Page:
But over time, there has been an increasing sense that Labour’s left is being abandoned, both in terms of policy and personnel. Of the people who have been selected as Labour parliamentary candidates for the next election, there are just two who would have identified with the Corbynite left: Faiza Shaheen, who will contest Iain Duncan Smith’s Chingford and Woodford Green, and Chris Webb in Blackpool South.
Some MPs from the Socialist Campaign Group, which Corbyn was a member of, will no longer have their seats after the next election. Sam Tarry, who ran Corbyn’s leadership campaign, was deselected in Ilford South. Beth Winter, whose seat has been abolished in boundary changes, lost out in the race for the new Merthyr Tydfil and Upper Cynon seat; while in Birkenhead Mick Whitley was defeated by Alison McGovern, the shadow employment minister.
Changes to leadership contest rules in 2020 mean candidates now require nominations from 20 per cent of MPs to make it on to the ballot. This means it will be virtually impossible for a Socialist Campaign Group to field a runner with enough support. “That battle is over for a generation,” remarked one Labour source.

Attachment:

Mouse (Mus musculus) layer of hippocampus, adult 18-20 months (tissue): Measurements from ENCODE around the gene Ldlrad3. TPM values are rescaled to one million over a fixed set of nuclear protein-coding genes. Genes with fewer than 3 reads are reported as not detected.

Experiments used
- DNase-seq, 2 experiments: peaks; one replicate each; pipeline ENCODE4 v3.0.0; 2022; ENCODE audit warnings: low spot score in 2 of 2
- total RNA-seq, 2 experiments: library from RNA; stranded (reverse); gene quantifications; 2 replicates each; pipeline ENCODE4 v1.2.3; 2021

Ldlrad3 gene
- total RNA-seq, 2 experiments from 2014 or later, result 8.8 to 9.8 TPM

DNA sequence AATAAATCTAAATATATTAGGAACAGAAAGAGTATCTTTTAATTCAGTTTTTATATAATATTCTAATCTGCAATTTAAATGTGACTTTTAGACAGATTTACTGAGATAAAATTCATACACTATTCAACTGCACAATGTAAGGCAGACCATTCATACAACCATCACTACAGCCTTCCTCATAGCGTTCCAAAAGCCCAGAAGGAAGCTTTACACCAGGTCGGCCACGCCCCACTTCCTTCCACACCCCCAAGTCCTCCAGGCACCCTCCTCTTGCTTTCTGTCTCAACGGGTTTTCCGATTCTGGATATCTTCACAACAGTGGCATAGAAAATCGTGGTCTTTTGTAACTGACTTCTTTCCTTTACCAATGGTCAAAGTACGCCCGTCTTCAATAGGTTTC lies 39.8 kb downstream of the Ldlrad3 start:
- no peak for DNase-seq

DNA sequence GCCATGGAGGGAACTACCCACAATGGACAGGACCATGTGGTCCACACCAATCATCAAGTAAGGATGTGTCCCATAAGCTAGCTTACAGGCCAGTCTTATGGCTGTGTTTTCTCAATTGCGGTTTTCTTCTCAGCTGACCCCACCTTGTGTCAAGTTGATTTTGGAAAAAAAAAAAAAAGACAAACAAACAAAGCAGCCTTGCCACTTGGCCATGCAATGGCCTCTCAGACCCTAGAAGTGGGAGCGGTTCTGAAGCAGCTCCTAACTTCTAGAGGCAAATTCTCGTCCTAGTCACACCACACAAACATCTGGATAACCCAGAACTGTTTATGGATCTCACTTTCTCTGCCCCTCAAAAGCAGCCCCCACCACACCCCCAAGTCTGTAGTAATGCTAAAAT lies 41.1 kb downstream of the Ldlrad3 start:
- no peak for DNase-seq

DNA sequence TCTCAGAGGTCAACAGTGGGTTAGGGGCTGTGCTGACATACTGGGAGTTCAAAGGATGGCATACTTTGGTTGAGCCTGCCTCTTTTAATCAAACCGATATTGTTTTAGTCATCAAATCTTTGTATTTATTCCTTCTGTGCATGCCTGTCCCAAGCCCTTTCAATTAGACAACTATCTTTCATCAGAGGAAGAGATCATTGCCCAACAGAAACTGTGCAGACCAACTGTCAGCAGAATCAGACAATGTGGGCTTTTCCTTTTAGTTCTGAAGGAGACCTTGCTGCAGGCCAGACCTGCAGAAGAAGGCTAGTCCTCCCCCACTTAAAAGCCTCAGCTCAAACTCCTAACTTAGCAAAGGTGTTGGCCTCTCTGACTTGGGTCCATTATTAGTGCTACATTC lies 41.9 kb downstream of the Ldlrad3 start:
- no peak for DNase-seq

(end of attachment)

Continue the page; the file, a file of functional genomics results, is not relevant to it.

A source in Momentum, the left-wing campaign group, said: “They have effective control via the NEC [Labour’s all powerful National Executive Committee] and via parliamentary selections, and the hefty polling lead means there is no disquiet around Starmer’s leadership. Socialist Campaign Group MPs at the moment are not willing or able to speak out.”
There are also rumblings that the Socialist Campaign Group is divided between those still frustrated that Corbyn lost the Labour whip in the wake of the anti-Semitism row and younger MPs, such as Olivia Blake and Nadia Whittome, who want to move on.